Who exactly is the enemy in the continuing U.S. war against terrorism?
In some cases, the answer is: It's a secret.
When the United States began its war against Al Qaeda after the attacks of Sept. 11, 2001, the identity of the enemy was clear: Osama bin Laden and his followers, and the Taliban who protected them in Afghanistan. Congress quickly passed a resolution authorizing President George W. Bush to use "all necessary and appropriate force" against anyone who "planned, authorized, committed or aided" the 9/11 attacks, plus anyone who harbored them.
That resolution, called the Authorization for the Use of Military Force, remains the legal underpinning for most counter-terrorist operations today.
Since 2001, however, the target list has grown. Al Qaeda offshoots have sprung up in Yemen, Somalia, Libya, Mali and, now, Syria. Many of their members had nothing to do with the attacks of 9/11. Most appear more interested in seizing power in their own countries than in striking the United States. Before he died, Bin Laden even scolded his followers in Yemen for spending too much time on local politics and too little on international terrorism.
Nevertheless, both the Bush and Obama administrations decided that the 2001 authorization (the AUMF, for short) covered any group affiliated with Al Qaeda that plans operations against the United States or U.S. interests abroad.
In many cases, that's a reasonably clear standard. When Al Qaeda's Yemen affiliate put a terrorist with explosives in his underwear on a flight to Detroit, the target was plainly the U.S.
But other cases are more ambiguous. Does the Shabab militia in Somalia qualify? They are Islamic terrorists and a danger to East Africa, but they pose little threat to the United States. Does Ansar al Sharia, the group that attacked a U.S. mission in Libya last year but has loose ties to Al Qaeda, fit in? What about Al Nusra Front in Syria, a group born as part of the uprising against Bashar Assad?
All are violent extremists who might gladly kill Americans given the opportunity. But Congress certainly didn't have them in mind when it approved the AUMF.
"None of us, not one who voted for it, could have envisioned we were voting for the longest war in American history, or that we were about to give future presidents the authority to fight terrorism as far-flung as Yemen and Somalia," Sen. Richard J. Durbin (D-Ill.) said recently.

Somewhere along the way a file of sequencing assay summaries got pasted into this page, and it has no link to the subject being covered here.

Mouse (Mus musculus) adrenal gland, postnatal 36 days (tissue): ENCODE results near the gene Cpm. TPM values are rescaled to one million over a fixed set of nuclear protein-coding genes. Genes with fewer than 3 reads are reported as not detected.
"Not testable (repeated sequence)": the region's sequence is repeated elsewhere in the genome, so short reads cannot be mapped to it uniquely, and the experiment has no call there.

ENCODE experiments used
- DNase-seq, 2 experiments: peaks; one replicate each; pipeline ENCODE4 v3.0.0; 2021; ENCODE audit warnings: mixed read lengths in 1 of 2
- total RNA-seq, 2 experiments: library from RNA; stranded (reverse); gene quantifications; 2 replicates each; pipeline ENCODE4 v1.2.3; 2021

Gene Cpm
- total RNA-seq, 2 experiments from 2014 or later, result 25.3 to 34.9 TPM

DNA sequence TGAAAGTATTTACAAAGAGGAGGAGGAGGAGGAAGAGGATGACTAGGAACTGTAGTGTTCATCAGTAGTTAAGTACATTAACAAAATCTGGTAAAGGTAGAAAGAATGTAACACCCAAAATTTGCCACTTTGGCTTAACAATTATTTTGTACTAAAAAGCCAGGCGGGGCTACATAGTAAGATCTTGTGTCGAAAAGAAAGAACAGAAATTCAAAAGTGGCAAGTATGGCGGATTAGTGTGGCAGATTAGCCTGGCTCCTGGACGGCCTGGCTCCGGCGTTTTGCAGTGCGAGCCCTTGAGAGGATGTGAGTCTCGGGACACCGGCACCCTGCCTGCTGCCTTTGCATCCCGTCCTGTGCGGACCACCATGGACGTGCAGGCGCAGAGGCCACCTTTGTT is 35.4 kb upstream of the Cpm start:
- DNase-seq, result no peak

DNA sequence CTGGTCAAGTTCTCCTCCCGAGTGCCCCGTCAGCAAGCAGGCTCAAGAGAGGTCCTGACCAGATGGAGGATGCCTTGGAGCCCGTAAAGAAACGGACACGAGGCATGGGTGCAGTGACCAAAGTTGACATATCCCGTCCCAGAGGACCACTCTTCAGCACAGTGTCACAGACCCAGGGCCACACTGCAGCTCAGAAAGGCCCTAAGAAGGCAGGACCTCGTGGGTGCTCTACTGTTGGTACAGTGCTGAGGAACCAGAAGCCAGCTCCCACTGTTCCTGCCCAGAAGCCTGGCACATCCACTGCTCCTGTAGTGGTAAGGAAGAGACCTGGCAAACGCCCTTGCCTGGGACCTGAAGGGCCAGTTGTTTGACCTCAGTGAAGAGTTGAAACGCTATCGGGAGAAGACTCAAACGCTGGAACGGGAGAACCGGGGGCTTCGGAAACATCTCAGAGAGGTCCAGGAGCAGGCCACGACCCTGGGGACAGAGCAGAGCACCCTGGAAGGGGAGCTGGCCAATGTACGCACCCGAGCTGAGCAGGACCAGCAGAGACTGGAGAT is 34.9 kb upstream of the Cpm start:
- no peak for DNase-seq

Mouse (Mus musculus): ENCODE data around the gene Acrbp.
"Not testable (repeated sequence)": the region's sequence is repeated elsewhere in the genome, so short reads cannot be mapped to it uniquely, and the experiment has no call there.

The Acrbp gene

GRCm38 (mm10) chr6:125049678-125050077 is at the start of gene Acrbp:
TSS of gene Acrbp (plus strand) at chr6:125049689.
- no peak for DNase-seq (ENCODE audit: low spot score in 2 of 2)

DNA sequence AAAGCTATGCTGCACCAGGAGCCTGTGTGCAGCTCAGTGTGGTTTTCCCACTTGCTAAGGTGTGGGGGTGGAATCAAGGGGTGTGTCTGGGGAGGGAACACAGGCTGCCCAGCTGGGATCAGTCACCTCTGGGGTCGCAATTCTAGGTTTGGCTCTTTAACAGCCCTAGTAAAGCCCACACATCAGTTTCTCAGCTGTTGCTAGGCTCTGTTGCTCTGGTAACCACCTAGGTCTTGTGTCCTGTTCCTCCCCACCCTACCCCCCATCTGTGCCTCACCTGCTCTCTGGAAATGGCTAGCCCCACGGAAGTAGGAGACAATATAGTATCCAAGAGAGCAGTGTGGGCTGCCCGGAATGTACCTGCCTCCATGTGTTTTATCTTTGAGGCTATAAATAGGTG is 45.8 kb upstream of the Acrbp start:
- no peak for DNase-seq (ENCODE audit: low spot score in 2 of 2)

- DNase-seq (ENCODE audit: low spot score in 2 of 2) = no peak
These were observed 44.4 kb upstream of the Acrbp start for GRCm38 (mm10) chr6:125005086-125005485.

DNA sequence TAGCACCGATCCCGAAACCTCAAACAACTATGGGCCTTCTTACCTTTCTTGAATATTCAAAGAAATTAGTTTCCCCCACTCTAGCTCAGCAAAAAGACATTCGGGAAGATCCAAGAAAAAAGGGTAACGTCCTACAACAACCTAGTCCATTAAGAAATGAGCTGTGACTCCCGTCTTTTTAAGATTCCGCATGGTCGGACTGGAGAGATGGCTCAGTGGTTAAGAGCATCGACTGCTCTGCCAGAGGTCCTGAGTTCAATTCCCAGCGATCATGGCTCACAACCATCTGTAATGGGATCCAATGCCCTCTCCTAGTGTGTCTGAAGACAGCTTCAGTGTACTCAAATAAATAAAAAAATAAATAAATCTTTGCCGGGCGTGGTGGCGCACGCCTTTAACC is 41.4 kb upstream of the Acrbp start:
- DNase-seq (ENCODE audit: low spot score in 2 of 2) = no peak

So Congress is, belatedly, pondering whether the 12-year-old law needs to be revised. For some, like Durbin, the problem is that the resolution has turned into a blank check. For others, such as Sen. Lindsey Graham (R-S.C.), the problem is that the AUMF doesn't authorize action against terrorists who aren't affiliated with Al Qaeda. But both parties agree that Congress ought to take a more explicit role in writing the rules for a war that appears likely to drag on for another decade or more.
At a stormy hearing of the Senate Armed Services Committee last month, Sen. Carl Levin (D-Mich.), the panel's chairman, asked if he could see a list of organizations the administration considers Al Qaeda affiliates.
Pentagon counter-terrorism chief Michael Sheehan sounded unenthusiastic. "A lot of these groups … have very murky membership," Sheehan said. "They change their name and they lie and obfuscate their activities. So I think it would be difficult for the Congress to get involved in trying to track the designation of which are the affiliate forces. We know when we evaluate these forces what they're up to."
That answer — "trust us," in effect — didn't mollify Levin. He asked again for a list.
"I'm not sure there is a list per se," Sheehan replied. But he promised to put one together.
I asked both the committee and the Pentagon this week whether the list could be publicly released. Neither gave a clear reply. If there is an enemies list, it is still secret.
If Congress does revise the AUMF, it's unlikely to make much of a practical difference in the way the United States fights terrorists. Most members of Congress still support drone strikes against known terrorists, even U.S. citizens like Anwar Awlaki, who was killed by a drone strike in Yemen in 2011. They'd just like to be asked for permission before the war expands to new countries, such as Mali, where the United States aided French forces earlier this year.
The Constitution and international law give the president the power to act in self-defense against any imminent threat, even without an AUMF. And, as University of Texas law professor Robert M. Chesney notes, the Obama administration has already interpreted "imminent threat" to mean something closer to any "continuous threat," not just attacks that are about to happen.
So when President Obama endorsed the idea of revising the AUMF in his speech on counter-terrorism last month, he wasn't giving up much. Congress was already looking at the issue.
As Obama has made clear in Afghanistan and Syria, he's looking for ways to get out of old wars, not into new ones. The effect, if any, will mostly be to limit the freedom of Obama's successor to use force.
But there is one thing the incumbent president can do: He can tell his Pentagon to be clearer and less secretive about the criteria it uses to decide which terrorists merit the application of U.S. military force. If there's an enemies list, Congress and the public have a right to see it — a right to know with whom we're at war.